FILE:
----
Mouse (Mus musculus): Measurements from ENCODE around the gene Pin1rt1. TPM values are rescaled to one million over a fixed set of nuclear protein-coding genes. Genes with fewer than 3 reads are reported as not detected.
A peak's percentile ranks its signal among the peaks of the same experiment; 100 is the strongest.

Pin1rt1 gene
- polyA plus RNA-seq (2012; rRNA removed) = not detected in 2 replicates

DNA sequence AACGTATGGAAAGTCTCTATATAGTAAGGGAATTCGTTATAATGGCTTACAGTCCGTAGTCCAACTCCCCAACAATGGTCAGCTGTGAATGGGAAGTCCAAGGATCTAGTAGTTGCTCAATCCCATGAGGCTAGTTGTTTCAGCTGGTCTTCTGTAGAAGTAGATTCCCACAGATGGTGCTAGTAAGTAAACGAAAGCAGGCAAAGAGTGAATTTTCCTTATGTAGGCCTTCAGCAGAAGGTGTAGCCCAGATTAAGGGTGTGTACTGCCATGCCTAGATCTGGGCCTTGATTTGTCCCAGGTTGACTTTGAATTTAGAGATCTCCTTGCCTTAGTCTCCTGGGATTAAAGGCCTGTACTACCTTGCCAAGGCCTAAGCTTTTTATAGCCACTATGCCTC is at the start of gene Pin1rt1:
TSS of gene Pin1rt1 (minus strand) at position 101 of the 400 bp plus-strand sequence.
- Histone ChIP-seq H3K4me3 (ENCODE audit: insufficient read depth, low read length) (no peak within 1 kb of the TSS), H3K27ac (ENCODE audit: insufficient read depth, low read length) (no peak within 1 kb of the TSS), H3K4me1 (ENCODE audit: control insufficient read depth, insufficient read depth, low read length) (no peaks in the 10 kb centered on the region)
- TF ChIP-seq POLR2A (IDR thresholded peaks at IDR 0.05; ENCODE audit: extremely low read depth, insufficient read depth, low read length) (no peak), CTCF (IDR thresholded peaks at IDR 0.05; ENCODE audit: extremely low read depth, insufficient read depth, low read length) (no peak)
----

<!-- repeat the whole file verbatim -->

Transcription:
Mouse (Mus musculus): Measurements from ENCODE around the gene Pin1rt1. TPM values are rescaled to one million over a fixed set of nuclear protein-coding genes. Genes with fewer than 3 reads are reported as not detected.
A peak's percentile ranks its signal among the peaks of the same experiment; 100 is the strongest.

Pin1rt1 gene
- polyA plus RNA-seq (2012; rRNA removed) = not detected in 2 replicates

DNA sequence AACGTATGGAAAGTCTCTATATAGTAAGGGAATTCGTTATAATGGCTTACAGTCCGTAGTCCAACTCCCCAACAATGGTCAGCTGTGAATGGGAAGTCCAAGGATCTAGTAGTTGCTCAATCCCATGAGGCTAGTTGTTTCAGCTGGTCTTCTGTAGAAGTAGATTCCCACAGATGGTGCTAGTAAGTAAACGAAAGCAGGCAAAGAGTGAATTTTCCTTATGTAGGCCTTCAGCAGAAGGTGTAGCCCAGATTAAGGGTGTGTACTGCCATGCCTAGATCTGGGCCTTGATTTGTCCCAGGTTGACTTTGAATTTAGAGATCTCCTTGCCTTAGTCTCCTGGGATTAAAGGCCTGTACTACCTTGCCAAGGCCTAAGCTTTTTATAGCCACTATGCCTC is at the start of gene Pin1rt1:
TSS of gene Pin1rt1 (minus strand) at position 101 of the 400 bp plus-strand sequence.
- Histone ChIP-seq H3K4me3 (ENCODE audit: insufficient read depth, low read length) (no peak within 1 kb of the TSS), H3K27ac (ENCODE audit: insufficient read depth, low read length) (no peak within 1 kb of the TSS), H3K4me1 (ENCODE audit: control insufficient read depth, insufficient read depth, low read length) (no peaks in the 10 kb centered on the region)
- TF ChIP-seq POLR2A (IDR thresholded peaks at IDR 0.05; ENCODE audit: extremely low read depth, insufficient read depth, low read length) (no peak), CTCF (IDR thresholded peaks at IDR 0.05; ENCODE audit: extremely low read depth, insufficient read depth, low read length) (no peak)